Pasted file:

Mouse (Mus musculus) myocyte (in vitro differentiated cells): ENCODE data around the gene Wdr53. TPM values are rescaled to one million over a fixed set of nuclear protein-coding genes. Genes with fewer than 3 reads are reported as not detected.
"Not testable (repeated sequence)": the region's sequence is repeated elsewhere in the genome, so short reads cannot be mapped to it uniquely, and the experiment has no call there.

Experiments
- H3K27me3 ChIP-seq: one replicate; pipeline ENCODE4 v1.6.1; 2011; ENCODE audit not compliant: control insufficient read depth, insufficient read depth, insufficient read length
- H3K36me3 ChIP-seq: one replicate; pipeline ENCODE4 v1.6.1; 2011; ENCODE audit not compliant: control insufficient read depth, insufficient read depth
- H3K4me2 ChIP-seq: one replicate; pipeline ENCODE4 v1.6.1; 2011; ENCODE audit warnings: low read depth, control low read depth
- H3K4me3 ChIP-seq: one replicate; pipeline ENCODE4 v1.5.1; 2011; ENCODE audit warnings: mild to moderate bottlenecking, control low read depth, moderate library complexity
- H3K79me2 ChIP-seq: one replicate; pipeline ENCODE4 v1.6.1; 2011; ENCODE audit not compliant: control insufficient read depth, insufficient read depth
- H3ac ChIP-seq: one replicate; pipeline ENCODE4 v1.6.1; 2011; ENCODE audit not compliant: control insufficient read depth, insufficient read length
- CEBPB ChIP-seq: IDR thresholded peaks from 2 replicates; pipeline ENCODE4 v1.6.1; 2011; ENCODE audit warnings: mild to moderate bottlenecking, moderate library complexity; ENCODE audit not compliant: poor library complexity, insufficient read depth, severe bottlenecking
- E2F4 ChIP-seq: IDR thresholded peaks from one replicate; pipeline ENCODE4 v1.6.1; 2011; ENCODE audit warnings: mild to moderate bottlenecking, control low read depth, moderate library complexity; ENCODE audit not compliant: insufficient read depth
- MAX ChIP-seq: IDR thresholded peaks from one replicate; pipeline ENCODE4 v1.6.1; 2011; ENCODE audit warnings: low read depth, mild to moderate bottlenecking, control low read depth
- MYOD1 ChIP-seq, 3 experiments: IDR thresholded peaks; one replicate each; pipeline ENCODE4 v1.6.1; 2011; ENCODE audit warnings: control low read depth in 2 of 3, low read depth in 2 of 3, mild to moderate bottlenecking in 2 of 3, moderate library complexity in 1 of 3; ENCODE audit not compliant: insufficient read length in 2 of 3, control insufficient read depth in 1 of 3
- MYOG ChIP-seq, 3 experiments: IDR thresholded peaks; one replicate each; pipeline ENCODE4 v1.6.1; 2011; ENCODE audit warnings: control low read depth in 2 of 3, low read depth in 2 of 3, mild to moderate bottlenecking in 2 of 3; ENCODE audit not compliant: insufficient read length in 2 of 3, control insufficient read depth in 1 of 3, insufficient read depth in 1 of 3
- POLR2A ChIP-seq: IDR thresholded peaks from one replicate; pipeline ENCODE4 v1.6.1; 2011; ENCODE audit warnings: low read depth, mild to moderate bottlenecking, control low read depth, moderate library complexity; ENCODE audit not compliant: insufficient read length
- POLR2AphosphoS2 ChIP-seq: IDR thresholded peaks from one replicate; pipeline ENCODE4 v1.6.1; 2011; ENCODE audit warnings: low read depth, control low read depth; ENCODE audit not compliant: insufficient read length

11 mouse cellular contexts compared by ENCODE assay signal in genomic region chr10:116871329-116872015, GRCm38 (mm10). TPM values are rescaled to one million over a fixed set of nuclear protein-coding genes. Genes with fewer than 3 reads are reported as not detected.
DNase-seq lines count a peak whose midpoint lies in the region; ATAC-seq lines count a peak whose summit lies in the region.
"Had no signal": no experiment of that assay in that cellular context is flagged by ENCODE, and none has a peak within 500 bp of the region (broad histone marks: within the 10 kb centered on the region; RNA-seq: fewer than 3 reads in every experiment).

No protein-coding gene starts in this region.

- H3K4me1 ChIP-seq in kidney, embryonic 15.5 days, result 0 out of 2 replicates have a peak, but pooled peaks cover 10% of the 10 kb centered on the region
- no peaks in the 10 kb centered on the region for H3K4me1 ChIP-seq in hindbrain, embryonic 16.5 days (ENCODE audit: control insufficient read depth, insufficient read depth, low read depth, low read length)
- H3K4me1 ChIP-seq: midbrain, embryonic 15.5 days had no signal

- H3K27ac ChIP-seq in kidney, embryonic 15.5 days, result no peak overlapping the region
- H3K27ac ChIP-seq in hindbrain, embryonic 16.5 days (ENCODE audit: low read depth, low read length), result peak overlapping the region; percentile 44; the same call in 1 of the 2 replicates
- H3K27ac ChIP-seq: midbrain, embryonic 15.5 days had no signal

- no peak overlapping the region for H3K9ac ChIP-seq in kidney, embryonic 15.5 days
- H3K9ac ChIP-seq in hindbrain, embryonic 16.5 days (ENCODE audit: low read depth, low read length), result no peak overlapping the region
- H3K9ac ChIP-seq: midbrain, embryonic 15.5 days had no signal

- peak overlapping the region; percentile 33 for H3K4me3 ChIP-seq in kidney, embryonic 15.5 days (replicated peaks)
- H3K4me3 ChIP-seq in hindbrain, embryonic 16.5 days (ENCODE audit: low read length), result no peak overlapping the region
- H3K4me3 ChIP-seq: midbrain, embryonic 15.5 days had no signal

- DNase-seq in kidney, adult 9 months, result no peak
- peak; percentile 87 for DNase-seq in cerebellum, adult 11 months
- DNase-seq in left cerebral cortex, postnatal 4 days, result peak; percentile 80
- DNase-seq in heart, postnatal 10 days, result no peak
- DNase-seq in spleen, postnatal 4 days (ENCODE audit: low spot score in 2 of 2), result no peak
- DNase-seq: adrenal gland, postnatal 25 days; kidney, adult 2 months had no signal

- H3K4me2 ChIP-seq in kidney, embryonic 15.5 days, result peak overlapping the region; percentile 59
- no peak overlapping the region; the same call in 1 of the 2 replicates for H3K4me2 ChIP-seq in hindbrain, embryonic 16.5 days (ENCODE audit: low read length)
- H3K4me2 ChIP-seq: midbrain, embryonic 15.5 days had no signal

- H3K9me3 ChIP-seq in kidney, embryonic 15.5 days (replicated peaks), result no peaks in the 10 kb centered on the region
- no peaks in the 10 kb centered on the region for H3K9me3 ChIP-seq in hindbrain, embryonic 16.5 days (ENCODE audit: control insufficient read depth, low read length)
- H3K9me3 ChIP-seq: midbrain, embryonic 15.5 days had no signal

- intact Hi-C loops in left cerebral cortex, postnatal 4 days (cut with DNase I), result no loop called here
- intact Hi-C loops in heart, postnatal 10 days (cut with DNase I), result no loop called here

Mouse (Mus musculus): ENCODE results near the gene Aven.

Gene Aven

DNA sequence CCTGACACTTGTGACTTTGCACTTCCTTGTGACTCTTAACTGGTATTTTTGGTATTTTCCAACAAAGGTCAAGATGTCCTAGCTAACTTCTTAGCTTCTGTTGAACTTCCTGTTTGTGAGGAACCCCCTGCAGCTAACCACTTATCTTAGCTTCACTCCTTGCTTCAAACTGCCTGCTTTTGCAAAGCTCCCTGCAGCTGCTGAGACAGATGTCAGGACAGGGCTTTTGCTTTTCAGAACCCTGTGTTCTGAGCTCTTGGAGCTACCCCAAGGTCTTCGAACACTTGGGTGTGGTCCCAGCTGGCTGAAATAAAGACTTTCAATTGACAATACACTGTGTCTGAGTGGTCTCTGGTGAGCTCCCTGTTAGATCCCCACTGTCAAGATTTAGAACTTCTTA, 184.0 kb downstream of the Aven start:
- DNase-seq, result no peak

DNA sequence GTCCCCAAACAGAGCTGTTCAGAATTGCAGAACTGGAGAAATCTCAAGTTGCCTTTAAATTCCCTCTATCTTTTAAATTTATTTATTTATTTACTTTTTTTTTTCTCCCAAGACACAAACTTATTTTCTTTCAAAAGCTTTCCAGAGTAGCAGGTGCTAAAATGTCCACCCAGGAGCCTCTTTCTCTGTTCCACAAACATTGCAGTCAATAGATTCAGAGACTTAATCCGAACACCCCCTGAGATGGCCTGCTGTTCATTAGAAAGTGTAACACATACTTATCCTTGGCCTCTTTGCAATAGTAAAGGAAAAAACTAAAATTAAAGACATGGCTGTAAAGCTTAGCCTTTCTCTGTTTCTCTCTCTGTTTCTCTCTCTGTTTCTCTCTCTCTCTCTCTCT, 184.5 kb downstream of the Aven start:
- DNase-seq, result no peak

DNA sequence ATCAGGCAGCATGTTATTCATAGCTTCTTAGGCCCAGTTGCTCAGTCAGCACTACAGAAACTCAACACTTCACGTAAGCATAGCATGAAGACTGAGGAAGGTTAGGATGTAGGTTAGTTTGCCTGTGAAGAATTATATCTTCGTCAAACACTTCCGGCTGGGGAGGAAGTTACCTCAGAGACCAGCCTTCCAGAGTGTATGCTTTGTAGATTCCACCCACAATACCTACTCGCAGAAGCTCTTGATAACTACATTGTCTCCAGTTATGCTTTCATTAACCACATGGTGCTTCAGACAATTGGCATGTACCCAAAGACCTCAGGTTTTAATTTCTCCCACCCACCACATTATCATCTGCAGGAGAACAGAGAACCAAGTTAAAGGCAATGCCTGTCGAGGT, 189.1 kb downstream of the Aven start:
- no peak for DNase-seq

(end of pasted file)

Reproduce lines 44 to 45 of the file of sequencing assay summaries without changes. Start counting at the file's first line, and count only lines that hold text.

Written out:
- H3K9me3 ChIP-seq: midbrain, embryonic 15.5 days had no signal

- intact Hi-C loops in left cerebral cortex, postnatal 4 days (cut with DNase I), result no loop called here